How to Get More Twitter Followers: 5 Do’s and Don’ts
Twitter can be a powerful tool for branding yourself as an expert, promoting content and networking. Check out these five tips for expanding your reach and gaining more followers -- the right way.
By Kristin Burnham
Twitter has evolved into one of the most popular, go-to tools when it comes to reaching broad audiences, whether you’re promoting content, branding yourself as an expert in a field or networking with individuals who share similar interests.
One way to expand your reach on Twitter is to obtain more followers—but it’s not as simple hitting the follow button and hoping they follow you back.
The latest research from Dan Zarrella, author and Hubspot’s “social media and viral marketing scientist,” provides insight into what people look for in a Twitter profile before following someone, and how you can increase the chances they follow you back.
Follow these five tips from Zarrella to increase your reach and spread your content.
1. Let others know who you are.
When you first signed up for a Twitter account, you were asked to complete your profile. This includes filling out a bio of yourself, a link and a picture. Take a look at your profile and see whether any of these are missing, Zarrella advises. “Accounts that do take the time [to fill out a profile] have many more followers than those who don’t,” he says. So upload that picture, link to your blog or webpage and complete a bio so others know who they’re about to follow.
Often, social media outlets such as Facebook and Twitter can be saturated with too much “me” talk—what they did today, trivial complaining and more. But, according to Zarrella’s research, if you’re looking to beef up your Twitter followers, it’s important to stop talking about yourself.
“Imagine meeting someone at a cocktail party who did nothing but talk about themselves all night long,” Zarrella says. “Would you want to listen to them for very long?”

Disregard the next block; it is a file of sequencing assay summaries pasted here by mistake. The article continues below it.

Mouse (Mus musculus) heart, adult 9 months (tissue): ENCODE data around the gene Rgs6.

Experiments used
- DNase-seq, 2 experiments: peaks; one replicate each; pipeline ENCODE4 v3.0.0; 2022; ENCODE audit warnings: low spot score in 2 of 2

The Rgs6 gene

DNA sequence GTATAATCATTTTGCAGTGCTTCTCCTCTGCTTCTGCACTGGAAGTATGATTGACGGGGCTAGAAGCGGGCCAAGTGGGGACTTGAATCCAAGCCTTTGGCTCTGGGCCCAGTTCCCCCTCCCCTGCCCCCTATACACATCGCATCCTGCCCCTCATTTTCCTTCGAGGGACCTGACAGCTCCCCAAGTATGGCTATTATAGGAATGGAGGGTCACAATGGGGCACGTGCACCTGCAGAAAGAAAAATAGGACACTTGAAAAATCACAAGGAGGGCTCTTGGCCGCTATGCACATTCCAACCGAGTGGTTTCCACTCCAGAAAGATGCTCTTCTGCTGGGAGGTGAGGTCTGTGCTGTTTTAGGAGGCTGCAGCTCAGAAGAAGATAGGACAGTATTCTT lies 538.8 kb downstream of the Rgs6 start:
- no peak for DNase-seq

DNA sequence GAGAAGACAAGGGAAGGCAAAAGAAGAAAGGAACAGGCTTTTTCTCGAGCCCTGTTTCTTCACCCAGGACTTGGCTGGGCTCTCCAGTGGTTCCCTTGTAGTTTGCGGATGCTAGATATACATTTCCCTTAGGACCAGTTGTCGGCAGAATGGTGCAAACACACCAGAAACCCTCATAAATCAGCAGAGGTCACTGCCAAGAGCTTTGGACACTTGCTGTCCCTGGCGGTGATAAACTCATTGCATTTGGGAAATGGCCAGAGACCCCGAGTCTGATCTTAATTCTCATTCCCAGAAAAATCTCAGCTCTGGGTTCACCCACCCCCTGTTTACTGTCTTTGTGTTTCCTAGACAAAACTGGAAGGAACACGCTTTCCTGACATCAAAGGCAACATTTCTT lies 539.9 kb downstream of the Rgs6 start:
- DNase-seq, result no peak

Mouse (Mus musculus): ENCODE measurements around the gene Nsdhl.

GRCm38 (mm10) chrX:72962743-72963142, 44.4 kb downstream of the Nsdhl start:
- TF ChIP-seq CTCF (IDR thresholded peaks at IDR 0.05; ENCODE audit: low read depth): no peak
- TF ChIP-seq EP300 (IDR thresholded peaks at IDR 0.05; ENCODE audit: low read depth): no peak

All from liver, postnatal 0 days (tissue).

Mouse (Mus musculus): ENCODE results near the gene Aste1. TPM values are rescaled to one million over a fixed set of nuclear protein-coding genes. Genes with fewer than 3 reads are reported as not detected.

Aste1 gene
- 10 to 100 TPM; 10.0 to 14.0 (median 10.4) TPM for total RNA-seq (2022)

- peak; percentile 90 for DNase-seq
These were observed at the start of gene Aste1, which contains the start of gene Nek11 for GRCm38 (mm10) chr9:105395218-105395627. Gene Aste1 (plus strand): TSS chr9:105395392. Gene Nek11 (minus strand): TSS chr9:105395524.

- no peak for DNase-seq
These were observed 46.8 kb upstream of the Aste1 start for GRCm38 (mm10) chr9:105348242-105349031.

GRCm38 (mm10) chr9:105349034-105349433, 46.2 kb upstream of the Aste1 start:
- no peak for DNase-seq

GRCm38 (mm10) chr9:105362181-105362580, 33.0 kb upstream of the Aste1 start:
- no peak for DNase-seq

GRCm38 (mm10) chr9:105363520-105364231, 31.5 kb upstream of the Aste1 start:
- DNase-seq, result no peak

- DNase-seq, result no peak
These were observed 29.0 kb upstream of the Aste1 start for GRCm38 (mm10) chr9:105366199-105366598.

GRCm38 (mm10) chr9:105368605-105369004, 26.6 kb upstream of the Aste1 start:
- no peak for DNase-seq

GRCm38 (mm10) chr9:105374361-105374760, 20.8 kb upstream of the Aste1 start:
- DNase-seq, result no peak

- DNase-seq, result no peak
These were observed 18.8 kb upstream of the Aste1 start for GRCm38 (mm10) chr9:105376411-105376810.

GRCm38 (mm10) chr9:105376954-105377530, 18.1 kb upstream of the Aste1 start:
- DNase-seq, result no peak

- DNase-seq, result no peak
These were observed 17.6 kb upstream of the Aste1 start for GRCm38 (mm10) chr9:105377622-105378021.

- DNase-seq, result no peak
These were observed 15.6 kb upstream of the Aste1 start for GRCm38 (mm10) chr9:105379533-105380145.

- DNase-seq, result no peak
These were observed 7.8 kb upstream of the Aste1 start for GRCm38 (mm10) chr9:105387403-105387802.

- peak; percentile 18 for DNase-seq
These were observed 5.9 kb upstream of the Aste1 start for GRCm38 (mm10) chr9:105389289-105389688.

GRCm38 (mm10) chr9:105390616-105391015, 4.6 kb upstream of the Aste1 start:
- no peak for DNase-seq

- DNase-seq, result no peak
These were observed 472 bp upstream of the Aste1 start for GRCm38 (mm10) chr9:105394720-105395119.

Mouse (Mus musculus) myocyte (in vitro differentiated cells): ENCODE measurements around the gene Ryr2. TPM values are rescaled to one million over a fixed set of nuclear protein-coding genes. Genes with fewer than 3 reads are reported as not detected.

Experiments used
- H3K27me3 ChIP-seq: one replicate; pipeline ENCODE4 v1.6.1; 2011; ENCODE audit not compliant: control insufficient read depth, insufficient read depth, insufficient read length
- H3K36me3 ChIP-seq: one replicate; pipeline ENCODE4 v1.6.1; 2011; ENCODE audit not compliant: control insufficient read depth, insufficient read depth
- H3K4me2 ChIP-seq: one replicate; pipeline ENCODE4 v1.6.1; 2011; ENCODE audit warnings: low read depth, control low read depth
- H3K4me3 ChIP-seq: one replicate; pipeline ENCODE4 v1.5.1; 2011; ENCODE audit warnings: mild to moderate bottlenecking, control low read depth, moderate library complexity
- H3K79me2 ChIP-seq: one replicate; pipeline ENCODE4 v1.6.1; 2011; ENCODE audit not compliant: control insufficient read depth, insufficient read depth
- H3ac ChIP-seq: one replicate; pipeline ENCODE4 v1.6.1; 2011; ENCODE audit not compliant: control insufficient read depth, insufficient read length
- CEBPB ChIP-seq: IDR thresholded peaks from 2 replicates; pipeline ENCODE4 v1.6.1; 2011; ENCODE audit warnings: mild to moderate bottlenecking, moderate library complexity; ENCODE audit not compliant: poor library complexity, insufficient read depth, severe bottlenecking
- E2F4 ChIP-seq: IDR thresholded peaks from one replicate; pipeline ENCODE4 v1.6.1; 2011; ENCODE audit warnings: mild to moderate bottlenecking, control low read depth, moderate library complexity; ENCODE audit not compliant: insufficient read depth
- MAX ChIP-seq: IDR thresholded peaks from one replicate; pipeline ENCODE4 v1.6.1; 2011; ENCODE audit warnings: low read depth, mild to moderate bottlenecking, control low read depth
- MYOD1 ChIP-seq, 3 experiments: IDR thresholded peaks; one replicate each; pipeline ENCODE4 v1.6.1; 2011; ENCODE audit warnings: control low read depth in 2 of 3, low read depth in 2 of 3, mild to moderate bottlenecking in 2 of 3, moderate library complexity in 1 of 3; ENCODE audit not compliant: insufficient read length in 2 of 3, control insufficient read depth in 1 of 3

3. Diversify your tweets.
One interesting finding gleaned from Zarrella’s research: Twitter users with more followers tend not to reply as often as those with fewer followers. So while you may feel compelled to respond every time someone sends you an @reply, it’s not necessary, he says. Instead, balance your @replies with other content.
State authoritatively in your bio what legitimizes you and why people should pay attention to you. If you’ve written a book, call yourself out as an author. Or, if you speak frequently, brand yourself a speaker.
“One of my favorite ‘unicorns-and-rainbows’ myths to pick on is the dog-eared ‘don’t call yourself a guru,'” Zarrella says. “I’ve heard said a bunch of different ways, and it’s present anytime someone maligns the term ‘social media expert’ or suggests there is no such thing. It turns out, though, that when you pull the rainbow-colored wool from your eyes and look at the actual data, Twitter accounts that use the word ‘guru’ tend to have 100 more followers than the average Twitter account.”
5. Don’t be a Debbie Downer.
Not everyone has a good day every day, but resist the urge to vent your frustrations on Twitter, Zarrella says. Try to keep negative sentiments such as sadness, aggression and morbidity to a minimum.
“Nobody likes to follow a Debbie Downer, and accounts with lots of followers don’t tend to make many negative remarks,” Zarrella says. “If you want more followers, cheer up.”